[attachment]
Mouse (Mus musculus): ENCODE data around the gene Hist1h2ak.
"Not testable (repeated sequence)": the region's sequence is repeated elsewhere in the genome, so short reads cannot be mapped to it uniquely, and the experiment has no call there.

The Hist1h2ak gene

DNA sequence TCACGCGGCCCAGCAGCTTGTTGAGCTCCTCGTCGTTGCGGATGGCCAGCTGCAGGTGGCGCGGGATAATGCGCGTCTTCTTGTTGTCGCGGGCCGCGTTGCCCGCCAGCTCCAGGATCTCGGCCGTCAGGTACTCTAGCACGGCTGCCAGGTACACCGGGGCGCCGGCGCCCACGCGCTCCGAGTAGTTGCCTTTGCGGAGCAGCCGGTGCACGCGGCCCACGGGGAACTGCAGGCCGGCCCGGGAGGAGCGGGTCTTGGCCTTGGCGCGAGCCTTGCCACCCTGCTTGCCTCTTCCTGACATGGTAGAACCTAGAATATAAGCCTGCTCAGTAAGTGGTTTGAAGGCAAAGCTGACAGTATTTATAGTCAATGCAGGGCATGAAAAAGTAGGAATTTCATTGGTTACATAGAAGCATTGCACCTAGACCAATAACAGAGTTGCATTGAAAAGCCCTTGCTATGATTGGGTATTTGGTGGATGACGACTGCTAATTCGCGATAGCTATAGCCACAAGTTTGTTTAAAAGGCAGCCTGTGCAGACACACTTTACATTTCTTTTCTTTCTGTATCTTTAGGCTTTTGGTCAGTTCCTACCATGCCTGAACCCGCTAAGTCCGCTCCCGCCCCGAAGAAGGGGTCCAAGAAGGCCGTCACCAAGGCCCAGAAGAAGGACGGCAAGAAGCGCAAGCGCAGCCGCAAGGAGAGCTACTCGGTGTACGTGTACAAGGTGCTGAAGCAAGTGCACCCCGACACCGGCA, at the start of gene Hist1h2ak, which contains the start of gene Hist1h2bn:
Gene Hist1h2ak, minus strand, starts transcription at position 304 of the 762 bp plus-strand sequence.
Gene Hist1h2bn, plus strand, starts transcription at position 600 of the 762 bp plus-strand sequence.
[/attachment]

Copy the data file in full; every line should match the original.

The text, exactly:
Mouse (Mus musculus): ENCODE data around the gene Hist1h2ak.
"Not testable (repeated sequence)": the region's sequence is repeated elsewhere in the genome, so short reads cannot be mapped to it uniquely, and the experiment has no call there.

The Hist1h2ak gene

DNA sequence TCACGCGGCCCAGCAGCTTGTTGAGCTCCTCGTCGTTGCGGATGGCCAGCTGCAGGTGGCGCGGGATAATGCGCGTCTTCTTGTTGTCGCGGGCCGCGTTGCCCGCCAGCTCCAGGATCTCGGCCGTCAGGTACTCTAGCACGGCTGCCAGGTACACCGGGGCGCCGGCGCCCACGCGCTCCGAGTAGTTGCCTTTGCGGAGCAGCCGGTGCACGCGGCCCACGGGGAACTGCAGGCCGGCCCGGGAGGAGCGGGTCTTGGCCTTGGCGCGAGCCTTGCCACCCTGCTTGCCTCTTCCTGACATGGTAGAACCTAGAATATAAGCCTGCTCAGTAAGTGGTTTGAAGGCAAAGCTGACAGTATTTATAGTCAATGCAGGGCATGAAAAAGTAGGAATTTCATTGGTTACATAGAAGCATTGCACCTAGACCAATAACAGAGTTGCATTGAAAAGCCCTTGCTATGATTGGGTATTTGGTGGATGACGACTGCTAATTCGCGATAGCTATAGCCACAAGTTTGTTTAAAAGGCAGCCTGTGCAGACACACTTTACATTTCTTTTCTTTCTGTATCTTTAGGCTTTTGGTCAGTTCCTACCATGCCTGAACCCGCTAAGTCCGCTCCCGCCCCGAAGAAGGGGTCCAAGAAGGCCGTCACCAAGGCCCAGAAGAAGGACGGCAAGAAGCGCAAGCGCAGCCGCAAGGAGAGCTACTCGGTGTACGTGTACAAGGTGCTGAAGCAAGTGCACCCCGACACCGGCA, at the start of gene Hist1h2ak, which contains the start of gene Hist1h2bn:
Gene Hist1h2ak, minus strand, starts transcription at position 304 of the 762 bp plus-strand sequence.
Gene Hist1h2bn, plus strand, starts transcription at position 600 of the 762 bp plus-strand sequence.